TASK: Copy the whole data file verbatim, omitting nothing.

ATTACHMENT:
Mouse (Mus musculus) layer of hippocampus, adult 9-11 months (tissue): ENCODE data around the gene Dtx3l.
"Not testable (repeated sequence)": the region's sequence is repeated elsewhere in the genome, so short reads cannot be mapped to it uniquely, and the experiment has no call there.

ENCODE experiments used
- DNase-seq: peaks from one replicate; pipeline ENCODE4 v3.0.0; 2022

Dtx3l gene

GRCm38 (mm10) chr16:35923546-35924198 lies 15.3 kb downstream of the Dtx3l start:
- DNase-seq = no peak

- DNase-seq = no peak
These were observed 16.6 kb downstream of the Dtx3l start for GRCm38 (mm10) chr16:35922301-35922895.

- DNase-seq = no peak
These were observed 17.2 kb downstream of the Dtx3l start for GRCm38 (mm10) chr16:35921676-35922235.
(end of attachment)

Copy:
Mouse (Mus musculus) layer of hippocampus, adult 9-11 months (tissue): ENCODE data around the gene Dtx3l.
"Not testable (repeated sequence)": the region's sequence is repeated elsewhere in the genome, so short reads cannot be mapped to it uniquely, and the experiment has no call there.

ENCODE experiments used
- DNase-seq: peaks from one replicate; pipeline ENCODE4 v3.0.0; 2022

Dtx3l gene

GRCm38 (mm10) chr16:35923546-35924198 lies 15.3 kb downstream of the Dtx3l start:
- DNase-seq = no peak

- DNase-seq = no peak
These were observed 16.6 kb downstream of the Dtx3l start for GRCm38 (mm10) chr16:35922301-35922895.

- DNase-seq = no peak
These were observed 17.2 kb downstream of the Dtx3l start for GRCm38 (mm10) chr16:35921676-35922235.